It’s ‘grand opening’ time. The Autumn 2011 Showcase of the zen space has now been launched.

The whole idea of the zen space has been, from the beginning, to bring to the eyes of readers words and the occasional image which have their roots in the mono no aware of haiku and related forms. the zen space is essentially an English Language medium and therefore at least one step away from the Japanese experience. However the object is not to strive for any quasi-Japanese quality but rather, perhaps, not to strive. the zen space is a reaction to the failure of some writers and editors to appreciate this.

The haiku, tanka, etc. in this first Showcase (I’m calling it a ‘Showcase’ rather than an ‘issue’) take us in all directions. In this first Showcase I have grouped them together by author so that, for example, all David Cobb’s are together. Most, though not all, authors are here this time by invitation. If you would like to submit words of your own then click on the ‘Submission’ page to find out how to do so. You can find the Autumn 2011 Showcase via this link or by hovering your pointer over the ‘Experience’ tab at the top of this page and clicking on the drop-down box.

Let’s see where we go from here.

Marie Marshall

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16 thoughts on “Opening

  1. […] the zen space Autumn 2011 Showcase has been launched – please feel free to visit. the zen space is a platform for haiku and related words in the English Language (primarily). The first Showcase contains contributed words from Johannes S H Bjerg, David Cobb, A D’Agio, Stella Pierides, Patricia Prime, Bill Ramsey, and Angie Werren. Artwork is by Marie Taylor. […]

  2. vallance22 says:

    Hi Marie and friends! Richard Vallance here, publisher,
    Canadian Zen Haiku canadien ISSN 1705-4508, quarterly, in print
    (of which Marie herself is one of our associate editors).

    Well, Marie, The Zen Space is indeed a space, a place, a venue for
    quiet meditation, Zen, Sufi, Zoroastrian, Taoist, Christian, Talmudic,
    and on and on.

    I will make a few little observations on the haiku I most appreciate
    in my next few messages.


  3. vallance22 says:

    I just went through all the haiku & zen-like poems in your first issue (autumn 2011) & here are the ones that really appeal to me (with some comments):

    First we have –

    by David Cobb

    lonesome scarecrow —
    as I cross the stubble
    he trips me up

    churchyard beech
    in the dead of night
    I touch its buds

    THIS one is amazing!

  4. vallance22 says:

    I also really like:

    by Patricia Prime

    winter arthritis
    my hot water bottle
    grows cold

    percussion session
    at the kindergarten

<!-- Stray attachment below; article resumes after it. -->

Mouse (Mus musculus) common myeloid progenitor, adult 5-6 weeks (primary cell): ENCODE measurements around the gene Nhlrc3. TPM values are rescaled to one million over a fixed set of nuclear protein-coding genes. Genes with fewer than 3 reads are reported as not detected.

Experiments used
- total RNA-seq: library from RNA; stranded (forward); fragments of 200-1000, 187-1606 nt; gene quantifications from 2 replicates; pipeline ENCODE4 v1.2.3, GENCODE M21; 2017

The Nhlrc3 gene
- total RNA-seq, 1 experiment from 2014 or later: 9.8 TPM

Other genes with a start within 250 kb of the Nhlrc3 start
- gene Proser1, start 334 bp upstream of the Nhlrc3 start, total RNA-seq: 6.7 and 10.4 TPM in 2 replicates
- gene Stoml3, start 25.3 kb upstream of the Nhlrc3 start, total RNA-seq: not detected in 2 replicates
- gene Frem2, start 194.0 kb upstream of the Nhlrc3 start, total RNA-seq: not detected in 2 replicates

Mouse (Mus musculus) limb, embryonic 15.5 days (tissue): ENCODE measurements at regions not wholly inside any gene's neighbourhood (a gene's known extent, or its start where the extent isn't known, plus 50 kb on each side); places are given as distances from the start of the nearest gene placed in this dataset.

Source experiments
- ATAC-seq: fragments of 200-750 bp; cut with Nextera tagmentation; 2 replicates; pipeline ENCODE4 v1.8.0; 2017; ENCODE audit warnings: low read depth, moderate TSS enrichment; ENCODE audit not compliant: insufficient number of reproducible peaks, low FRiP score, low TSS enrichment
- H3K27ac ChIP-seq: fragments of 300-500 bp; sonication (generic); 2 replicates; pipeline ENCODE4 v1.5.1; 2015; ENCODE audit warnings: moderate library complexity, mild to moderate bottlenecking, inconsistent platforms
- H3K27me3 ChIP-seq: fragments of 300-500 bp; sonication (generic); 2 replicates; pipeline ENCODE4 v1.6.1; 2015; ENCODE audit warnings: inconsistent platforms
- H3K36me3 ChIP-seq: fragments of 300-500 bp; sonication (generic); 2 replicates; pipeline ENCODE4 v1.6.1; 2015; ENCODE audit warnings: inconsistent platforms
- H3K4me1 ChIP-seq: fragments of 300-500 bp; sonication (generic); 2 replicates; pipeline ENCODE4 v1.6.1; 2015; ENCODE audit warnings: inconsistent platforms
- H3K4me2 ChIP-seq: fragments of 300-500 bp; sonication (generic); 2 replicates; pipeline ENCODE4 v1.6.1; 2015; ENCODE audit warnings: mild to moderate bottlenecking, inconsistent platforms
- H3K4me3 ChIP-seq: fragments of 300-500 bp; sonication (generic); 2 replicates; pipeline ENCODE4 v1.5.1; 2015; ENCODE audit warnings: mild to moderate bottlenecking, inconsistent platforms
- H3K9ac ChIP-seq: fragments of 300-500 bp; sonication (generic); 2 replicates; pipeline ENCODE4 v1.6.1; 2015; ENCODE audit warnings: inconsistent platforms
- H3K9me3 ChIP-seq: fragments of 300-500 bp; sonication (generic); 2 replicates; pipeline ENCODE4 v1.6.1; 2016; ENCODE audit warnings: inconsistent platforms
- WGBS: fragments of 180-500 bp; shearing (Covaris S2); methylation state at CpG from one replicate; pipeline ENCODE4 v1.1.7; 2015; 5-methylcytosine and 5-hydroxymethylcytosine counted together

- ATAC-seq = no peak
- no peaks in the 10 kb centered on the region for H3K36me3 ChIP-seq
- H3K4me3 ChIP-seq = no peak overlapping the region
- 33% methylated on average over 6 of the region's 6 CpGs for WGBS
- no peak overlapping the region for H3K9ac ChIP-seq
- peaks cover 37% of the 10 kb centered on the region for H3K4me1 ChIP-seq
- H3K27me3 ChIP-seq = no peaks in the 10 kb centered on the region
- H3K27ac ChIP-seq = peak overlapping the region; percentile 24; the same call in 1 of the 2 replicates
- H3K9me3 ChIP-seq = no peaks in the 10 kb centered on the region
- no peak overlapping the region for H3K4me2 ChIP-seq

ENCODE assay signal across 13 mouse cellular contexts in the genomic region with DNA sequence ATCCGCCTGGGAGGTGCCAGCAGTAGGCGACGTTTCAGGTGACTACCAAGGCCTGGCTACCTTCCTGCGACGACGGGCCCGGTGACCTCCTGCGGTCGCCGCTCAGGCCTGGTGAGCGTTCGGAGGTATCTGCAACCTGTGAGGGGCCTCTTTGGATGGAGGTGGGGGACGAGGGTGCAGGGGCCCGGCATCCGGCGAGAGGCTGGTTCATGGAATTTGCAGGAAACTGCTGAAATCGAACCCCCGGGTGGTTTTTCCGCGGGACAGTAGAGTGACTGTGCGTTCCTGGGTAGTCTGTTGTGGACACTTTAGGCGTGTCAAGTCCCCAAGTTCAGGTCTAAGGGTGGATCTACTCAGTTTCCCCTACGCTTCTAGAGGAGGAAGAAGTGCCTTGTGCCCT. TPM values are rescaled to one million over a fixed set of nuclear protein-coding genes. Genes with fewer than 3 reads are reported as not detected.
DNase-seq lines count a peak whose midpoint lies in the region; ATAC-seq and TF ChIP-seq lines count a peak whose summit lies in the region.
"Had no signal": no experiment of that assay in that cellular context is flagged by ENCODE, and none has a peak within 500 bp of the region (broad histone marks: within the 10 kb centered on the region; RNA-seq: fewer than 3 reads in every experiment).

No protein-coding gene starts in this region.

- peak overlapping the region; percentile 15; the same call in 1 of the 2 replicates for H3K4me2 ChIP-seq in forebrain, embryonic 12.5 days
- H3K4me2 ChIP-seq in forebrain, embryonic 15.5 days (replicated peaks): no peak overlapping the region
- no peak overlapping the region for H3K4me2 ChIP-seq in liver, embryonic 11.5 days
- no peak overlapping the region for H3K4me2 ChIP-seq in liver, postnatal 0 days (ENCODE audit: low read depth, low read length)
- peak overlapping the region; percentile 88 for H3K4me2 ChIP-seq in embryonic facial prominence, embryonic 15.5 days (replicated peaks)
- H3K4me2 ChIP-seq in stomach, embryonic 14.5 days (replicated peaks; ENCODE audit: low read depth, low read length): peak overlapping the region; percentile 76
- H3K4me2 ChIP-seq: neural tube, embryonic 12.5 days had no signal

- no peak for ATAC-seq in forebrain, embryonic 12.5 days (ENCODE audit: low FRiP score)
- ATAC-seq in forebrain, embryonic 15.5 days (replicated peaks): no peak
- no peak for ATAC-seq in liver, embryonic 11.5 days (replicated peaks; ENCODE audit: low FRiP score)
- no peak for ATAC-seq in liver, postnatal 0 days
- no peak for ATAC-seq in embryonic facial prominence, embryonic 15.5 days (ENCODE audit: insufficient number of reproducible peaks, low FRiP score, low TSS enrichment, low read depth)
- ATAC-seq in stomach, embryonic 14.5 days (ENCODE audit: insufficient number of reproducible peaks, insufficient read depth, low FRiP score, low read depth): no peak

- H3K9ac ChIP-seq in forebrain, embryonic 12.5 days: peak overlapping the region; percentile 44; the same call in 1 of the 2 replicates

throb of a headache

    no guff!

  5. vallance22 says:


    by Johannes S H Bjerg

    white poppies –
    the still lake throws my face
    back at me

    (truly haunting)

  6. vallance22 says:

    by Angie Werren

    circles in the water
    she enters this room

    summer morning
    there are two doors
    one is open

    Immediately reminds me of Robert Frost’s:

    The Road Not Taken (1915)

    Two roads diverged in a yellow wood,
    And sorry I could not travel both
    And be one traveler, long I stood
    And looked down one as far as I could
    To where it bent in the undergrowth.

    Then took the other, as just as fair,
    And having perhaps the better claim,
    Because it was grassy and wanted wear;
    Though as for that the passing there
    Had worn them really about the same.

    And both that morning equally lay
    In leaves no step had trodden black.
    Oh, I kept the first for another day!
    Yet knowing how way leads on to way,
    I doubted if I should ever come back.

    I shall be telling this with a sigh
    Somewhere ages and ages hence:
    Two roads diverged in a wood, and I–
    I took the one less traveled by,
    And that has made all the difference.

    (to my mind one of the most memorable poems in English)

  7. vallance22 says:

    by Stella Pierides

    swaying branch—
    the hummingbird here and not

    brilliant!…. she has caught it (not really though)

    after sitting–
    crawling out of its skin
    a snake

    for some reason, I find this very funny. It makes me love the little critter.

  8. vallance22 says:

    by Bill Ramsey

    trickling into grasses
    the urine feeling for
    its modest way

    modest??? From my experiences on canoe trips in HOT weather!
    Of course, Bill’s haiku rings true in any event.

    i could have crushed
    the garden snail—
    but i was slow

    anti-Zen? whatever… but for the butterfly effect, this could
    have been ugly.

  9. vallance22 says:

    by A. D’Agio

    the universe sighed

    … and sighs, I think, when anyone on earth does…. especially
    when she or he dies.

  10. Bernard Gieske says:

    It is refreshing to read these haiku. Thanks for such an excellent sellection. Bernard Gieske

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